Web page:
NOVEMBER 2, 1862--6:15 p.m. - General D.H. HILL: Snicker's Gap is in possession of the enemy. I do not suppose that the enemy has yet moved from Snicker's Gap, so as to reach the road between you and Berry's Ford; but if he has done so, and you cannot safely move off to-night in the direction of Front Royal or cross the Shenandoah, please let me know at once, in order that I may move up more troops to-night, with a view to giving battle in the morning. The other three divisions have been directed to cook a day's rations at once, and Ewell moves toward [Millwood] at dawn, unless he receives further instructions. I send a battery at once to Berry's Ferry, with a cavalry escort. T.J. JACKSON, Major-General.
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Nov 03 1862 (Monday)

With his army in Arkansas threatening to crumble apart, Theophilus Holmes sends General Thomas Hindman to resume command in the field. In Hindman's absence, both Generals Raines and Cooper have failed to slow the advance of General Schofield's Army of the Frontier.


HEADQUARTERS TRANS-MISSISSIPPI DEPARTMENT, Little Rock, Ark., November 3, 1862. - General S. COOPER, C.S.A., Adjutant and Inspector-General: - GENERAL: The enemy have assembled in large force in Northwest Arkansas, where Generals Rains and Cooper were in command. From all I can learn both were drunk and fell back without resistance. General Hindman, whom I sent there, has arrested Rains, and will Cooper when he can find him. It is terrible to be obliged to trust such men, and yet I had no alternative....My list of unarmed men is much greater that I had supposed. Ten thousand muskets...would not put a weapon in the hand of every man....A secret organization to resist the conscript act in Northern Texas has resulted in the citizens organizing a jury of investigation, and I am informed they have tried and executed 40 of those convicted, and thus this summary procedure has probably crushed the incipient rebellion. I am, general, very respectfully, your obedient servant, TH. H. HOLMES, Major-General, Commanding.

With the draft finally having concluded in Pennsylvania, Governor Andrew Curtain is having great difficulties in mustering and organizing the new men.

HARRISBURG, PA., November 3, 1862. - Hon. EDWIN STANTON, Secretary of War: Of the draft in this state about one-fourth have not been delivered, and the State is powerless to deliver them. An energetic provost-martial will be necessary to seize them. Of those delivered a very large number were not examined by a medical officer for the want, as it is alleged, of time before the date set for the delivery; consequently very many are totally unfit for the service. To prevent such men being sent to join regiments, I request that three medical officers of the Army be directed to report to me to inspect the men at Philadelphia, Harrisburg, and Pittsburgh....L. THOMAS, Adjutant-General.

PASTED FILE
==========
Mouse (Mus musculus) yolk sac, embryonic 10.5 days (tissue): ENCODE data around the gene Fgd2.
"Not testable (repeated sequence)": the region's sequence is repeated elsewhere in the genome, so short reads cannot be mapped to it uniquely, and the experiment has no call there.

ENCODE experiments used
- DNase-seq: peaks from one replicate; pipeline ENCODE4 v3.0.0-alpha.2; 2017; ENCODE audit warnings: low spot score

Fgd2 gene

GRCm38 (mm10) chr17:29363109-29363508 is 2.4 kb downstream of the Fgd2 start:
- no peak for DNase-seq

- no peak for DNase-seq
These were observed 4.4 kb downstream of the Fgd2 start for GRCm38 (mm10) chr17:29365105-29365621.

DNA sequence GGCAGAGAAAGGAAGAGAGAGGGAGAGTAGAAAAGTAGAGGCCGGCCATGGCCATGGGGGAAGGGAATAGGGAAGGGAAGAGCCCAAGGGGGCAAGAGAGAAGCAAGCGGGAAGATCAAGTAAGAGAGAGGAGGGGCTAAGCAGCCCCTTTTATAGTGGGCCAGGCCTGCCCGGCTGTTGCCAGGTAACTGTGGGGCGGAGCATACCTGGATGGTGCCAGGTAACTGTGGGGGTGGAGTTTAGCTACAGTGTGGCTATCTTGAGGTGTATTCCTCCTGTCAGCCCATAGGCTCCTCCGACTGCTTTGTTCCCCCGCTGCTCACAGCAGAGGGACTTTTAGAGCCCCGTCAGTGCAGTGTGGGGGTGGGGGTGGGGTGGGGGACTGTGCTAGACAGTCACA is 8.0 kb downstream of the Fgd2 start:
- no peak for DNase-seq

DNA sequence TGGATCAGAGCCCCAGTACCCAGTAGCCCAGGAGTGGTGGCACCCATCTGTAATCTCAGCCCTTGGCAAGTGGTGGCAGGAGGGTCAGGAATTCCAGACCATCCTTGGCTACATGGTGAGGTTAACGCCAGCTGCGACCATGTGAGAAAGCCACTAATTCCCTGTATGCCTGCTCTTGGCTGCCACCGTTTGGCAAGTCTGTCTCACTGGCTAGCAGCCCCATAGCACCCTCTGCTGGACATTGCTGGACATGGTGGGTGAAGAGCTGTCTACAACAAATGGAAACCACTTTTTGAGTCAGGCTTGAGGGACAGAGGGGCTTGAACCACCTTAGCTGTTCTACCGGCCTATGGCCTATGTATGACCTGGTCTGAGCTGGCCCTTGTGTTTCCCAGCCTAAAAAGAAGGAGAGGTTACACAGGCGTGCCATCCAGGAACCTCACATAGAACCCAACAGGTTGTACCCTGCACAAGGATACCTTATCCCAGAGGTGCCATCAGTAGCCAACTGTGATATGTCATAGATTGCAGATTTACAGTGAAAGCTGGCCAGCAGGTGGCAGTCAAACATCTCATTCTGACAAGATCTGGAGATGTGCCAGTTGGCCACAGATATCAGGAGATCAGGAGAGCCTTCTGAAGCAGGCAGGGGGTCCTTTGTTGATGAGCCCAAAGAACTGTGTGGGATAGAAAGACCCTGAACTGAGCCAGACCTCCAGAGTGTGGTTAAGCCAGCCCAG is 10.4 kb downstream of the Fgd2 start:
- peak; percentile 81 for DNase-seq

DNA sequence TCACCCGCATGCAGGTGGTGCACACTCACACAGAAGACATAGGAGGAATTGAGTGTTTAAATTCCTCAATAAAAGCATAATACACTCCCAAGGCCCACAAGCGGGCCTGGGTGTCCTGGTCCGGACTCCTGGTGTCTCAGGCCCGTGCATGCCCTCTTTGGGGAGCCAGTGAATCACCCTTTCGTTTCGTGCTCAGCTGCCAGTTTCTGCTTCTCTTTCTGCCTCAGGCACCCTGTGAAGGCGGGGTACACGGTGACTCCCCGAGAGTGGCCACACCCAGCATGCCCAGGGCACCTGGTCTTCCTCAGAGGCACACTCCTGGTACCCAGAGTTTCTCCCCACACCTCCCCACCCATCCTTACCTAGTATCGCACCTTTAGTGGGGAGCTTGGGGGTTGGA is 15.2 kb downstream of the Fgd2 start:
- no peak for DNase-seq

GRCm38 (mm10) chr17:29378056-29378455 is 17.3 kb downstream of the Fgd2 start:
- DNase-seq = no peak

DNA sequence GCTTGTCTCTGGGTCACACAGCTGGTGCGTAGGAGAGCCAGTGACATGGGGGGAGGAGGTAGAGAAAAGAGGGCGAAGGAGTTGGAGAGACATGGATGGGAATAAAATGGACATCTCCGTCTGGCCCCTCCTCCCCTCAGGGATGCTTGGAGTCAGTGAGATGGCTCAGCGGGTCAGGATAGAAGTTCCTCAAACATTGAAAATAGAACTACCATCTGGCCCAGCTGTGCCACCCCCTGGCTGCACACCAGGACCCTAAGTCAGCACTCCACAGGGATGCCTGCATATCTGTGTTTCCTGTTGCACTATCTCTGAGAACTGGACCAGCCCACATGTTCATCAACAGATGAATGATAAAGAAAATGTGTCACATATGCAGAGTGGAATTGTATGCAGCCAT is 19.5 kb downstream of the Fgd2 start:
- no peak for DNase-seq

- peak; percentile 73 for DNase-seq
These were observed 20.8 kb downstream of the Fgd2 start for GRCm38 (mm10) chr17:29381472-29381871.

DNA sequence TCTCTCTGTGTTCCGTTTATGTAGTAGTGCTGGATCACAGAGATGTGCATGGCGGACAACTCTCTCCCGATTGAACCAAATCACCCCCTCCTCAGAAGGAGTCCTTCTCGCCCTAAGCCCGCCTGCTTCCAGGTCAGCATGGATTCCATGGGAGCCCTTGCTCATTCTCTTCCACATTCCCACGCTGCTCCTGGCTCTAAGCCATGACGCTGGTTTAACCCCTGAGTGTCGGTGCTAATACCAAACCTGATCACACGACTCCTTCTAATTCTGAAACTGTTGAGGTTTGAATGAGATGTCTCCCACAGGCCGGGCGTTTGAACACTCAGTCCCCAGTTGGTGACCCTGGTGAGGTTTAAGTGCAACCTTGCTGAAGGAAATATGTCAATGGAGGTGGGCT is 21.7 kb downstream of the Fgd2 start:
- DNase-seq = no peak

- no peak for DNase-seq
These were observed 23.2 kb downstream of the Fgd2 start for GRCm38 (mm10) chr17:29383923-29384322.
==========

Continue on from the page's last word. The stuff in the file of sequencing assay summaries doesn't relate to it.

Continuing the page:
In a move which pleases all of South Carolina, P.G.T. Beauregard orders that Forts Sumter and Moultrie be "provided and kept supplied with 200 rounds of ammunition for each gun." This is in stark contrast to "Old Bory's" predecessor, John Pemberton, who had wanted to decommission the two old forts. Beauregard continues his energetic efforts to bolster the Confederate seaboard defenses by suggesting an old trick used successfully by Joe Johnston earlier in the war.

HDQRS. DEPT. OF SOUTH CAROLINA AND GEORGIA, Charleston, S.C., November 3, 1862. - Capt. D. N. INGRAHAM, C. S. Navy, Comdg. C. S. Naval Forces, Charleston, S.C.: - CAPTAIN: Let me suggest that the three ships in this harbor might be arranged with port-holes and Quaker guns, or dummies, and anchored near the line of boom, apparently for its defense. These dummies were found quite effective in retarding the enemy's movements at Centreville and the Potomac border. Respectfully, your obedient servant, G. T. BEAUREGARD.

General Weitzel's force, commanding the land approaches to Berwick Bay, link up with Lieutenant Thomas Buchanan's naval force. "The whole country is now open....The enemy has evacuated Brashear City, having by means of the railroad got away before our gunboats could cut off their retreat." The Federal flotilla, including the U.S.S Calhoun, Kinsman, Estella, and Diane, follow the lone Confederate gunboat in the Bay fourteen miles up Bayou Teche in an effort to sink the troublesome C.S.S. Cotton.